Convocation welcomes Class of 2022 into a ‘special community’

Graduates encouraged to use ‘questioning UChicago style’ to help others, make society better

Four decades after his own graduation from the University of Chicago, President Paul Alivisatos stood in front of the Class of 2022 and asked them to look around.

“You are part of an utterly remarkable and very special community: University of Chicago alums,” Alivisatos, AB’81, told his audience.

Delivering his first year-end Convocation speech as president, Alivisatos reflected on the unique characteristics of the University community—one that encourages a path of lifelong learning and discovery. A transformative UChicago education, he said during Saturday’s University-wide ceremony, is something that leaves a distinctive mark long after a person leaves campus.

“You’ll recognize each other instantly, even if you are generations apart,” said Alivisatos, who returned to campus last fall to begin his tenure as president. “There’s a way of thinking that will spark connections that will amaze and inspire you, just as it has done for me for more than 40 years.”

On a cool morning on the Main Quadrangles, Alivisatos joined the Class of 2022 in a celebration that followed two years of challenges—from remote learning, to social upheaval, to personal struggles with health and wellbeing. Alivisatos commended the students for their resilience and asked them to also remember the families, friends, mentors and neighbors who helped them along their way.

He also asked them to apply the principles of intellectual discovery to help bring about meaningful change, both in their own lives and the lives of others.

“As you bring the brainy, questioning UChicago style to your future endeavors, I’m confident that you’ll also bring the heart of the engaged University of Chicago as well—our collective commitment to help others and to make our society a better one,” Alivisatos said.

The Convocation ceremony was part of a three-day celebration that also included Class Day, which recognizes the accomplishments of College graduates, along with diploma ceremonies in the University’s schools and divisions. Bestselling author Samira Ahmed, AB’93, MAT’93, spoke at Class Day on Friday, along with fourth-year students David Liang, Zara Malik and Allison Mattessich.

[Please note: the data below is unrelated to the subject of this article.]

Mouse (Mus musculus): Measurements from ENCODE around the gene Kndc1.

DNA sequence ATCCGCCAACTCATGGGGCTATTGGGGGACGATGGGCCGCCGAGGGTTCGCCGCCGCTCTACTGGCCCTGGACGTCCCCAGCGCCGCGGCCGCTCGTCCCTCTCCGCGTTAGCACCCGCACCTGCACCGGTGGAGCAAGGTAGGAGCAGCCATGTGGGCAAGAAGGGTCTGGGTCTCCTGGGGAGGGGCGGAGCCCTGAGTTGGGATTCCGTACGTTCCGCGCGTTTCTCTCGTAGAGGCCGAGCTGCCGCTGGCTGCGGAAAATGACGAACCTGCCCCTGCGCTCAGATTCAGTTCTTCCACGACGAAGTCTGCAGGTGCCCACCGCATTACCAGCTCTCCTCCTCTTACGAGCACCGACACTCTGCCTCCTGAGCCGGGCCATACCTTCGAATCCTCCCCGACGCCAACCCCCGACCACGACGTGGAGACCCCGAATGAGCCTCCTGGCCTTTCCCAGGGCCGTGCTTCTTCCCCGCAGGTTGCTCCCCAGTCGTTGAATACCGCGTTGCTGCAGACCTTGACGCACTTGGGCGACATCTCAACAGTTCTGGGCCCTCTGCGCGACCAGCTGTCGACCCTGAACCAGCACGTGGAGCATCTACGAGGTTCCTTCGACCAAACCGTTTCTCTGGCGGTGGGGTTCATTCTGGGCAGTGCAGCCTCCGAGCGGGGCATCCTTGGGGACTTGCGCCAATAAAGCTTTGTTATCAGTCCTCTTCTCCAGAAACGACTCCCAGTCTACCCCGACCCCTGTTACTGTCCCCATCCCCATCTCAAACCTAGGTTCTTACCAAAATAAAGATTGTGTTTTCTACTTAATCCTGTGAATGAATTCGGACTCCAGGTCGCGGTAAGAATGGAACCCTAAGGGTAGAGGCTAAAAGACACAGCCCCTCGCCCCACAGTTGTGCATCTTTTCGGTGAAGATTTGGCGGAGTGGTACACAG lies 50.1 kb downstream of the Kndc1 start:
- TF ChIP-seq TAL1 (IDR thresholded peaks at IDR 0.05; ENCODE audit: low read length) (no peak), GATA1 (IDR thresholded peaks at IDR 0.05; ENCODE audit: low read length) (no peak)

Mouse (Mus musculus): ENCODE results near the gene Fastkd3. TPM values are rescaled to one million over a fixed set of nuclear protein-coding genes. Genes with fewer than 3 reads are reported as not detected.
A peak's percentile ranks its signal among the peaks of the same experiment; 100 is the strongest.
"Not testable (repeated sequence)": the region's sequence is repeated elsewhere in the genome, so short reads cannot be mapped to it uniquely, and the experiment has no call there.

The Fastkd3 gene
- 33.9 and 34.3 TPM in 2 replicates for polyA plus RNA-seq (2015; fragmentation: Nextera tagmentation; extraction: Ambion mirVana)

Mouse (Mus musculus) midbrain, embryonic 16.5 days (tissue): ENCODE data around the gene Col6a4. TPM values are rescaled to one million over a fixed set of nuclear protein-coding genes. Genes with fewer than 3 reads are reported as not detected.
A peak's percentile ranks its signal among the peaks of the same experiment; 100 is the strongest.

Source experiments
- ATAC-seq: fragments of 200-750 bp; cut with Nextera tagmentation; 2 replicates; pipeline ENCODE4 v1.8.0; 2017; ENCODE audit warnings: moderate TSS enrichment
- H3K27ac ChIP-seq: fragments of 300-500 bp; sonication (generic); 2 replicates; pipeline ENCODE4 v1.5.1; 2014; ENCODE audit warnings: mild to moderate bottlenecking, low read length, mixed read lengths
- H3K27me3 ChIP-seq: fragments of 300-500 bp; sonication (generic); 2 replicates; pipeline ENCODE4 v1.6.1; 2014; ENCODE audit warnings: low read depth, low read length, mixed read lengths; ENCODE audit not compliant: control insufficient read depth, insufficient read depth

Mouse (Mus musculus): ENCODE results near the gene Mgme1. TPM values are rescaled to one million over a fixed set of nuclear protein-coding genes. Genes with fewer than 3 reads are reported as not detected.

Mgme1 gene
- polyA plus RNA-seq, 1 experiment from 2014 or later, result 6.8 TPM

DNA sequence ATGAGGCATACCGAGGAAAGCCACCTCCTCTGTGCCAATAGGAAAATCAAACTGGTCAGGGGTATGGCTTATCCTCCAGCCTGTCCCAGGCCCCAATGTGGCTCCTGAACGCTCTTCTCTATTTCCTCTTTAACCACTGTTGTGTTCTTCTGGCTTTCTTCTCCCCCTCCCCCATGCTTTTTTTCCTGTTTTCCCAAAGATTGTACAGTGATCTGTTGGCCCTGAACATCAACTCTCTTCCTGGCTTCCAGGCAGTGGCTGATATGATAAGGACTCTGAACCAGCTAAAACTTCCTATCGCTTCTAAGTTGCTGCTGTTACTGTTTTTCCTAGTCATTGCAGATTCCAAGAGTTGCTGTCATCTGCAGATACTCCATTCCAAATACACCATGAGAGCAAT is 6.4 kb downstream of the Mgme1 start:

Jacob Wolf, a fourth-year who majored in physics, chemistry and molecular engineering, was excited to participate in Convocation following the stress and uncertainty of recent years. He hopes to soon work as a software engineer. “Things feel normal again, and that’s good,” Wolf said.

Danny Michael, who received a master’s degree from the Crown Family School of Social Work, Policy and Practice, talked about how proud he felt—both for himself and his fellow graduates. He is currently considering offers to work as a clinical counselor or psychotherapist.

In addition to the Class of 2022, this year’s ceremony welcomed graduates from 2020 and 2021. Among those who returned was Zhaodi Pan, SM’16, PhD’20, now a physicist and fellow at the UChicago-affiliated Argonne National Laboratory. Two years after watching his virtual Convocation ceremony while holding his baby, Pan relished the opportunity to celebrate in person.

“I really enjoy being here,” said Pan, who is now conducting research on the cosmic microwave background, the oldest light in the universe.

The University-wide Convocation ceremony on Saturday included remarks from Prof. Wendy L. Freedman, this year’s faculty speaker. A renowned cosmologist who led the team that made a landmark measurement in 2001 of the Hubble constant—the rate at which the universe is expanding—Freedman began her speech by outlining a brief history of the universe, along with our attempts to understand it.

From Copernicus and Galileo, to UChicago alumni Edwin Hubble and Carl Sagan, to today’s Giant Magellan Telescope, our winding scientific journey to understanding the stars helped illustrate Freedman’s advice for graduates: “Resist the comfort of a static worldview.”

“The universe, dynamic and evolving, continues to surprise us,” she said. “We need to be prepared for, and receptive to change. Continually and critically examine your own assumptions and preconceptions.

“You leave the University of Chicago uniquely prepared to remain open as you seek answers to complex questions, to ask—and to keep asking—whether you are even asking the right questions, to sift through contradictory ideas, to express your ideas respectfully, and to listen with respect as others express theirs.”

In addition to the degrees awarded to this year’s graduates, the University awarded honorary doctorates to four distinguished scholars: Cora Diamond, a philosopher at the University of Virginia; Katherine H. Freeman, an organic biogeochemist at Pennsylvania State University; Mercedes García-Arenal, a historian at the Spanish National Research Council; and Nergis Mavalvala, an astrophysicist at the Massachusetts Institute of Technology.

The University also recognized the faculty winners of this year’s Llewellyn John and Harriet Manchester Quantrell Awards for Excellence in Undergraduate Teaching—believed to be the nation’s oldest prize for undergraduate teaching—and the Faculty Awards for Excellence in Graduate Teaching and Mentoring.

—This story includes contributions from Dave Fisch.